So they realized that it’s your hormones that are making you infertile? Hormone therapy could be very beneficial in reversing infertility but there are some potential side effects – so ensure that you are informed!
Some medications can control the amounts of hormones in your body to help your body to sort itself out.
The medications listed below could be prescribed for the ladies:
· Bromocriptine – Prolactin prevents ovulation and promotes breast milk production, so bromocriptine suppresses prolactin to help you ovulate. Side effects include nausea, low blood pressue, headaches and maybe even dizziness as well.
· Clomiphene – Clomiphene encourages the pituitary gland to make FSH and LH which stimulate the ovaries to release egg cells. Benefits are that it is quite affordable and effective in women with PCOS (polycystic ovarian syndrome) or irregular periods although side effects may include nausea, tender breasts insomnia and headaches.
· Metoformin – Stimulates ovulation through controlling the male hormones in the body (usually a consequence of PCOS (polycystic ovarian syndrome) or insulin resistance).
If you (assuming you’re the woman) aren’t releasing eggs then some infertility hormones can make life easier.
· Human Menopausal Gonadotropin (hMG) – This contains FSH (follicle stimulating hormone) and LH (luteinizing hormone) which are obtained from the urine of postmenopausal women and is usually prescribed if you have difficulties with your pituitary gland and the other medications haven’t worked. Unfortunately they are not always successful and are relatively costly as additional ultrasound scans are necessary to confirm if the drug is working. Dangers include an elevated risk of multiple births, premature births, spontaneous abortion or enlarged ovaries.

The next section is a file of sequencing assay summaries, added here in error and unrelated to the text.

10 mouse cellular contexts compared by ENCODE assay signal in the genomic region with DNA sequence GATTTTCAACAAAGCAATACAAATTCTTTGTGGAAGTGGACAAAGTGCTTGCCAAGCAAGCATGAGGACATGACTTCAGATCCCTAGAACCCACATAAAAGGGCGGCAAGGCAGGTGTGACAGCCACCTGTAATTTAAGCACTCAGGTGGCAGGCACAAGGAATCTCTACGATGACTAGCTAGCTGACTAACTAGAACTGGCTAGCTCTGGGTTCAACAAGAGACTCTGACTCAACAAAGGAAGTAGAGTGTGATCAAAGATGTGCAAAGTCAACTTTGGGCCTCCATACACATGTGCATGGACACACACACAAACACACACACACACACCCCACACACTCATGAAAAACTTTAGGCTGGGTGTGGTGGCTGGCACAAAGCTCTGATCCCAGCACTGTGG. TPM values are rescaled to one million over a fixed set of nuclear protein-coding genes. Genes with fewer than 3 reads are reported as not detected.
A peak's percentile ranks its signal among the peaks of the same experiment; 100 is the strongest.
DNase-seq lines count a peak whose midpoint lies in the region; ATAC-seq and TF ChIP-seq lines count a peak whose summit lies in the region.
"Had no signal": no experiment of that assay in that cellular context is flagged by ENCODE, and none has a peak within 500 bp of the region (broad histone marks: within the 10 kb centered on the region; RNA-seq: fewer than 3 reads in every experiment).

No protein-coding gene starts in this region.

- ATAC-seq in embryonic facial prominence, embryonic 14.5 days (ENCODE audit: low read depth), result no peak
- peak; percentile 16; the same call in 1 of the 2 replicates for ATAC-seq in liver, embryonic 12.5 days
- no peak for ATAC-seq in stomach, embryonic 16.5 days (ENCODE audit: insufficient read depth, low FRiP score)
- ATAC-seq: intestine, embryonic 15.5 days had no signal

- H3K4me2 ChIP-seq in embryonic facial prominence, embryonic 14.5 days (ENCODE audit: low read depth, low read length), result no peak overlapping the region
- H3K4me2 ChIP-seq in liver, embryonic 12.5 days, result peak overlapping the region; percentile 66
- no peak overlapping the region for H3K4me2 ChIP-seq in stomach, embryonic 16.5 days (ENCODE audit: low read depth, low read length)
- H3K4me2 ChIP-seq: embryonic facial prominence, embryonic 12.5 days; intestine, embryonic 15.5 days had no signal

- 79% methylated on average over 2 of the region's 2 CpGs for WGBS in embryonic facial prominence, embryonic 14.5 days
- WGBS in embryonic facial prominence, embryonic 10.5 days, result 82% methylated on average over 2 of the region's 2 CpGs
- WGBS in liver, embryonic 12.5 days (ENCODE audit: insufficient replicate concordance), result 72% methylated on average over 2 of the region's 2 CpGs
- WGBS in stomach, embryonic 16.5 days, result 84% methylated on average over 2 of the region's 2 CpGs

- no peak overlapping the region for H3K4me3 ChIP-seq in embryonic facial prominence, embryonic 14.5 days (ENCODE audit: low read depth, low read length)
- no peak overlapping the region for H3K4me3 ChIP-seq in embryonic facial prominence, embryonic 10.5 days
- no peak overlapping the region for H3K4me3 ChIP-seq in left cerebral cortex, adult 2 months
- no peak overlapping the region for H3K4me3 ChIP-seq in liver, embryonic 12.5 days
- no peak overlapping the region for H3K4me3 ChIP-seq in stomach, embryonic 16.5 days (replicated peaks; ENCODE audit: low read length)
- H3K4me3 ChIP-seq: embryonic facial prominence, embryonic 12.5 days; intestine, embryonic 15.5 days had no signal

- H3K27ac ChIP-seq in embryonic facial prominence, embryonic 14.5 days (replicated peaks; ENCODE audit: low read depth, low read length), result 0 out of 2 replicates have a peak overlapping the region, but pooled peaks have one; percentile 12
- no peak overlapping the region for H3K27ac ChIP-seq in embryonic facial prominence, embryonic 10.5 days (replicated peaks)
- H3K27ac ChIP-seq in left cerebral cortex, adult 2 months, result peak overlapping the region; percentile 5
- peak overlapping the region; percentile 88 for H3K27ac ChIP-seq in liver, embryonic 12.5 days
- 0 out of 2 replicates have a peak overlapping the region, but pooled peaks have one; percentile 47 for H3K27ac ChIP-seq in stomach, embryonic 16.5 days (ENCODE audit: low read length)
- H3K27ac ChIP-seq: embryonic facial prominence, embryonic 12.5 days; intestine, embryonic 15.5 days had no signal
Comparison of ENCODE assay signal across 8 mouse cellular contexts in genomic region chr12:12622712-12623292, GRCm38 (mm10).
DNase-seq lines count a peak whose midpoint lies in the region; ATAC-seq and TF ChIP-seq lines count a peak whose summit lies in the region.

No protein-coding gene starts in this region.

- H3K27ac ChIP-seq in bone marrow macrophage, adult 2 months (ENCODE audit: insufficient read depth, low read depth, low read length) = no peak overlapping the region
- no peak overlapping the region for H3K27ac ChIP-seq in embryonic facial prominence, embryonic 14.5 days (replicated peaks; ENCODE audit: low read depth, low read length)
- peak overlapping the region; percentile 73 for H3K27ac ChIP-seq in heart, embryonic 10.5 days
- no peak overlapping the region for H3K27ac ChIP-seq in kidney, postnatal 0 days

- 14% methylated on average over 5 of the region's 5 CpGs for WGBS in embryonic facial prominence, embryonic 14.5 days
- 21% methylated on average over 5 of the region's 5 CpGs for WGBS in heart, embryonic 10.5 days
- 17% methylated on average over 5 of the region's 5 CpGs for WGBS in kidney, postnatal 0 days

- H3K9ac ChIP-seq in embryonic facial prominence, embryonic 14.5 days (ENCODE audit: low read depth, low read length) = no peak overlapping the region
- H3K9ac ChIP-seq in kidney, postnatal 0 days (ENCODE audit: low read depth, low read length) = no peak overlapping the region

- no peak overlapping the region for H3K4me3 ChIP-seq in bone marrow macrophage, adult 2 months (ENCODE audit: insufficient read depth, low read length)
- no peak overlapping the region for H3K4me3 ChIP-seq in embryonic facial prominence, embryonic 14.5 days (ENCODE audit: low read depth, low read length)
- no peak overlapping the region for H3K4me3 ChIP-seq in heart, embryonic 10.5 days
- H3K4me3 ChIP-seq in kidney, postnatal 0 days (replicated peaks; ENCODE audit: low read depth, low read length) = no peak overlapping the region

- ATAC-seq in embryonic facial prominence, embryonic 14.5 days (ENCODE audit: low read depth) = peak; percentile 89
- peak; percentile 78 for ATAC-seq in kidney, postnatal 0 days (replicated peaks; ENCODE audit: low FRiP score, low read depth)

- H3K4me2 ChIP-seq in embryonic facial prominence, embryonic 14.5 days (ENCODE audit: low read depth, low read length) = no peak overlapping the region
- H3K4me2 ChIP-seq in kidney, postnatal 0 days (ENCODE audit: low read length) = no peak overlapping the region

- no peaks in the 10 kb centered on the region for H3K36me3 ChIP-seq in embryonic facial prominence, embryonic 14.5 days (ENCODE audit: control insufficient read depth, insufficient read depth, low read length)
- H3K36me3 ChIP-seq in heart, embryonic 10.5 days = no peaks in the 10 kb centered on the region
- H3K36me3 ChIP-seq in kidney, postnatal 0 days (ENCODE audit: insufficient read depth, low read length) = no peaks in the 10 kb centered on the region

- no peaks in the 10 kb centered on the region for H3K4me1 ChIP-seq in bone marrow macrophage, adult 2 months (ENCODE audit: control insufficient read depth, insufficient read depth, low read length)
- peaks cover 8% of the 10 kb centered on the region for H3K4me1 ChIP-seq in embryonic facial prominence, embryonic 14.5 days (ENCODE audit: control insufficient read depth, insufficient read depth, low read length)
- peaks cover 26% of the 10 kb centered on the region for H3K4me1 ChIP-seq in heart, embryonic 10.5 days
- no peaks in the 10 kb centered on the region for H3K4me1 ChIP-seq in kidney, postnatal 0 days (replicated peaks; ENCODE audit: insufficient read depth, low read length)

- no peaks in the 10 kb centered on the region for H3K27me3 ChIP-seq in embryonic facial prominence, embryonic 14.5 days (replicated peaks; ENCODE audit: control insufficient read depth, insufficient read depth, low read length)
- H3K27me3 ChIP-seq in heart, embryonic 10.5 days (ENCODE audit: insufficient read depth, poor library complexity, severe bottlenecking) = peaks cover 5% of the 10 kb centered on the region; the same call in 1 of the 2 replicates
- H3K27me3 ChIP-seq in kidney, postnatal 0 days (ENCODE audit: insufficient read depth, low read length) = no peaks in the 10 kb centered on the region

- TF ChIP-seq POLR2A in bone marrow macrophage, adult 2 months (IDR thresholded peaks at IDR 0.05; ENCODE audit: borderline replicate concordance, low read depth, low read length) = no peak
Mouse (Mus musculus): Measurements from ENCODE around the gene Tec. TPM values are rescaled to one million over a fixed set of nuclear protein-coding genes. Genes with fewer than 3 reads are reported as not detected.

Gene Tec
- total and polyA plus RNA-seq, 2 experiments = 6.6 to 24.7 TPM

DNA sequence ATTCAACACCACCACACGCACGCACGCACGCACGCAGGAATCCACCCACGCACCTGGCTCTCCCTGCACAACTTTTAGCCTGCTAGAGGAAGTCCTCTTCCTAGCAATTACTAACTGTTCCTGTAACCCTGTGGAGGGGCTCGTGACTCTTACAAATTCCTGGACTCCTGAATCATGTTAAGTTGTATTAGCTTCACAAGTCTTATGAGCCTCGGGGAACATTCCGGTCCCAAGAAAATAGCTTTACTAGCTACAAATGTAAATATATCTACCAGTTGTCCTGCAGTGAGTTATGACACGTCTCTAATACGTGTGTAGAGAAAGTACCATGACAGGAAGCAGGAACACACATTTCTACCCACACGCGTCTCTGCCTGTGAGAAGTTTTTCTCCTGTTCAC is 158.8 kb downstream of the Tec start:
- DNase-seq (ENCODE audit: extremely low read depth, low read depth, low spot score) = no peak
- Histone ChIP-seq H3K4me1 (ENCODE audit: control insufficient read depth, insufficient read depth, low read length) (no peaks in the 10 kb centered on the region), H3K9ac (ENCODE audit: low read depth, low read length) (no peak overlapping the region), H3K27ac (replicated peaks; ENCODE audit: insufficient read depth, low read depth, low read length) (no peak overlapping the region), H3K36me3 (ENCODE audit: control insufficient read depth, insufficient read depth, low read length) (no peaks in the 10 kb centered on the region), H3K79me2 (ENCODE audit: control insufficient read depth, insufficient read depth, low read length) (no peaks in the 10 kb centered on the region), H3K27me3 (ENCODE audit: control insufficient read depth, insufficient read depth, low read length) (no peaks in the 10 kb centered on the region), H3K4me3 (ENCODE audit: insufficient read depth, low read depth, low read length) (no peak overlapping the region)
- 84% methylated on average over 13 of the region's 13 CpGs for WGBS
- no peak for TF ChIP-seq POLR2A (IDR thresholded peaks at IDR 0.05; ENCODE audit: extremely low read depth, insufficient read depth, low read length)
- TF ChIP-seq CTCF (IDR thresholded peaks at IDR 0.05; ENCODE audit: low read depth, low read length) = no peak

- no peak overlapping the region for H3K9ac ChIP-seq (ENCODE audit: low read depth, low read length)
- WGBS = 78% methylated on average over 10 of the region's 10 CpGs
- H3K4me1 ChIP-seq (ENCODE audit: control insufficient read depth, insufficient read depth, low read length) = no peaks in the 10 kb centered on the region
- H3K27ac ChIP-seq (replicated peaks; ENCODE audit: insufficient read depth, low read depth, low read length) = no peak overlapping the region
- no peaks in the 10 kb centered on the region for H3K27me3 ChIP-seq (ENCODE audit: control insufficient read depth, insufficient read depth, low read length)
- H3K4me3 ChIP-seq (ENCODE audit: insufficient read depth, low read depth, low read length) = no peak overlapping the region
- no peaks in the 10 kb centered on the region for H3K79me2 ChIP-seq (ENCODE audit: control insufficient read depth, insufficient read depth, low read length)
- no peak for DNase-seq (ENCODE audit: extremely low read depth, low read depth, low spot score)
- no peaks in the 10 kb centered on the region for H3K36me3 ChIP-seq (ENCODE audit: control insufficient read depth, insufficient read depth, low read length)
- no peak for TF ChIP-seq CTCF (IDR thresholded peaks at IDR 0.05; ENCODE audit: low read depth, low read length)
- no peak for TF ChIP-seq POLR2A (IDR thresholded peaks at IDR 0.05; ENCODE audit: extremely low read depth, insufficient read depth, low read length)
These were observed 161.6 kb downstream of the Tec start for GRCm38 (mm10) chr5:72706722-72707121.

· Human Chorionic Gonadotropin (hCG) – HCG helps to stimulate ovulation and treats endometriosis by operating in partnership with hMG. Side effects include increased frequency of ovarian cysts, increased risk of multiple births and enlarged ovaries.
· Urofollitropin (FSH) – This may help encourage the ovaries to ovulate and is generally prescribed for women with PCOS if clomiphene doesn’t work.
· Luteinizing Hormone – Releasing Hormone (LH-RH) – These drugs may be given to treat endometriosis or to regulate the pituitary gland. It is quite difficult to administer and it increases your chance of multiple births and infections.
· Gonadotropin-releasing hormone (Gn-RH) – Also encourages the body to release eggs by stimulating the pituitary gland.
· Progesterone – Stimulates the uterus to produce a lining for the zygote to implant.
For the gents:
Infertility hormones don’t work for guys as well as they do for the ladies, although they can be helpful in certain circumstances. Here is a list of the hormones and medications that can be prescribed for the men. You’ll see that a few of them are very much like those prescribed for women.
· Testosterone – Regulates general reproductive performance by imitating natural testosterone.
· Gn-RH – This instructs the pituitary gland to release FSH, which tells the testes to manufacture sperm, and LH, which tells the testes to manufacture testosterone.
· Bromocriptine – Testosterone may not be made if you have too much prolactin so Bromocriptine will help lower prolactin levels. Just look out for the hallucinations.
· hCG & FSH – Promotes healthy sperm development. These are considered to be two of the most successful infertility hormones for men.
Find out what to anticipate from the medication you are taking to prevent any undesirable interactions. A possible hitch with infertility hormones is the increased chance of multiple pregnancies. You’re probably thinking, “You say that like it’s a bad thing!” As much as it seems to make sense to get two (or three or four) for one pregnancy, multiples are more apt to have complications and be premature, thus increasing the risk of further health and growth problems.
Hopefully this has helped you to decide whether you are going to go for the infertility hormones or not. Best of luck to you!